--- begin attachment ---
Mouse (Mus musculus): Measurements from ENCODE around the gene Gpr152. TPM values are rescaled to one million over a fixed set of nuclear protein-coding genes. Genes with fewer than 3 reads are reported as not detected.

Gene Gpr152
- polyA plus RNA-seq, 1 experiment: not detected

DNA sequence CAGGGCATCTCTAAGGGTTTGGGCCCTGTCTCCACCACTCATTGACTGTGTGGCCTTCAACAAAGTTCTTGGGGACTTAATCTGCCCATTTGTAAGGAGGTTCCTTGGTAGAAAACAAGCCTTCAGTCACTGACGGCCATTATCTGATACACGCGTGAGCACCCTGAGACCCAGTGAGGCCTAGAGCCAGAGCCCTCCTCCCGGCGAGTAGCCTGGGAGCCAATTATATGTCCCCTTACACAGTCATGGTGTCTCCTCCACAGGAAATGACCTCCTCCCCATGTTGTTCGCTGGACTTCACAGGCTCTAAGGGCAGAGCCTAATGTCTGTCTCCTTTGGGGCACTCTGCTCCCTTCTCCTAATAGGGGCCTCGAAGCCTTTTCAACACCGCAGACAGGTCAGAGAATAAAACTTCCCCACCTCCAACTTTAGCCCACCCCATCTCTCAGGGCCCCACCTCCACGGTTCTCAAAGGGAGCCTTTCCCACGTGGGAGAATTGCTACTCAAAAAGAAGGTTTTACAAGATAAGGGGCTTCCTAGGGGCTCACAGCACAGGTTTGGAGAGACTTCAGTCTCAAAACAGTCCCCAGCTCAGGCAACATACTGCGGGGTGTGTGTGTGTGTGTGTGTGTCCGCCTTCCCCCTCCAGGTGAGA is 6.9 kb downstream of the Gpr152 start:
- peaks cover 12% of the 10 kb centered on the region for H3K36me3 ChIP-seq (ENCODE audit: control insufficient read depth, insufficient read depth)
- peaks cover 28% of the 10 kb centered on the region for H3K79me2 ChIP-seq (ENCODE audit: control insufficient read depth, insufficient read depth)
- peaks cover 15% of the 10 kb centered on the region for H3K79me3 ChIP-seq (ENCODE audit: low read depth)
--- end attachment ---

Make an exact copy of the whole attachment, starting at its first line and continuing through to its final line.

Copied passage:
Mouse (Mus musculus): Measurements from ENCODE around the gene Gpr152. TPM values are rescaled to one million over a fixed set of nuclear protein-coding genes. Genes with fewer than 3 reads are reported as not detected.

Gene Gpr152
- polyA plus RNA-seq, 1 experiment: not detected

DNA sequence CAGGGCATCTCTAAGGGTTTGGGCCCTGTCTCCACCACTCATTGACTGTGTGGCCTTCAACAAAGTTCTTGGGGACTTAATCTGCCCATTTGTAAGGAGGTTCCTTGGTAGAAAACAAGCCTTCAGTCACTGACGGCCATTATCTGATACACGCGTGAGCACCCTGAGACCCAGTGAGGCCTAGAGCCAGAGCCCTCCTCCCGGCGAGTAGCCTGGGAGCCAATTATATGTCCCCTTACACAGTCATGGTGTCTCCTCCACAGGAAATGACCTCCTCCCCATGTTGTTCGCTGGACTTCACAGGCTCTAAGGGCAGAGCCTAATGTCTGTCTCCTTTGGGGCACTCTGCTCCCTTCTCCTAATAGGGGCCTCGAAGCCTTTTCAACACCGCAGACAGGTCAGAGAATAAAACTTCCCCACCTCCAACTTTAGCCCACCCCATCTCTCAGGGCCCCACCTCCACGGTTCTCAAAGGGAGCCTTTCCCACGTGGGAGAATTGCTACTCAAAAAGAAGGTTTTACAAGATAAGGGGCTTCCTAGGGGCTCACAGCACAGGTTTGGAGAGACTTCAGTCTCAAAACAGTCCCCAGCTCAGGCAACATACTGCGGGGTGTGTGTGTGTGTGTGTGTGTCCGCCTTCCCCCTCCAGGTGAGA is 6.9 kb downstream of the Gpr152 start:
- peaks cover 12% of the 10 kb centered on the region for H3K36me3 ChIP-seq (ENCODE audit: control insufficient read depth, insufficient read depth)
- peaks cover 28% of the 10 kb centered on the region for H3K79me2 ChIP-seq (ENCODE audit: control insufficient read depth, insufficient read depth)
- peaks cover 15% of the 10 kb centered on the region for H3K79me3 ChIP-seq (ENCODE audit: low read depth)